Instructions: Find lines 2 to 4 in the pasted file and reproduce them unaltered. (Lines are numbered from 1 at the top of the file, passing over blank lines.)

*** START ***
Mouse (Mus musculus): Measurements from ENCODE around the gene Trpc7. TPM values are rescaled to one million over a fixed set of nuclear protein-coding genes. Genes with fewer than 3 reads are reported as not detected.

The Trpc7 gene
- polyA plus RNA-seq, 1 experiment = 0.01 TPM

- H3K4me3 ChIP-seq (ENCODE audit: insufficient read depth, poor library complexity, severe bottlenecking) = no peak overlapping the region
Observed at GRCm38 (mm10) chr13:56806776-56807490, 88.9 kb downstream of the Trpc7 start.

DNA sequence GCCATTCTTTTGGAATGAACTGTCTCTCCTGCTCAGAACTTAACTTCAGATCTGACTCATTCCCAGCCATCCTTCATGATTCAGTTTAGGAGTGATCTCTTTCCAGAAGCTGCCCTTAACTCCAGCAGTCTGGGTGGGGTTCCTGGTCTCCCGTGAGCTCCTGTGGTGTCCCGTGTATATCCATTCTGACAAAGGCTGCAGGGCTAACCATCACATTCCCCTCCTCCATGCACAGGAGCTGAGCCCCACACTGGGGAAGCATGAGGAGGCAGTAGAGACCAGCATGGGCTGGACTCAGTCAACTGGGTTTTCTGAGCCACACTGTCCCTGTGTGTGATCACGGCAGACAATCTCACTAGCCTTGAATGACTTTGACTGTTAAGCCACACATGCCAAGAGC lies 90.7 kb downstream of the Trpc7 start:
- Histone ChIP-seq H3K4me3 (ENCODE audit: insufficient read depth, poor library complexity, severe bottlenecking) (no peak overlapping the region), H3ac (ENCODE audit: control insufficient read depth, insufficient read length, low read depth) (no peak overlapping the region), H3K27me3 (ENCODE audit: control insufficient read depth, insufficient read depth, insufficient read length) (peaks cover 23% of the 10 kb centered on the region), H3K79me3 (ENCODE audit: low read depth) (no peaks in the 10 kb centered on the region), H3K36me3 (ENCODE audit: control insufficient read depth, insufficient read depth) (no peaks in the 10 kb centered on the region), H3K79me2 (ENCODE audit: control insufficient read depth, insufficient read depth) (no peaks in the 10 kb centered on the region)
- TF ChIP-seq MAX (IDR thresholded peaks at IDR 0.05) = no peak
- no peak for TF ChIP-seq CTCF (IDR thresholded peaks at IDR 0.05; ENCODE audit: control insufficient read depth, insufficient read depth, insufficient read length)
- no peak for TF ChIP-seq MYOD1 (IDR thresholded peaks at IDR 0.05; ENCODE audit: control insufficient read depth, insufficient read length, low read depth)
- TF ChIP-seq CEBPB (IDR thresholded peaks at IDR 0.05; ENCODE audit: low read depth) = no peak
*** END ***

The Trpc7 gene
- polyA plus RNA-seq, 1 experiment = 0.01 TPM

- H3K4me3 ChIP-seq (ENCODE audit: insufficient read depth, poor library complexity, severe bottlenecking) = no peak overlapping the region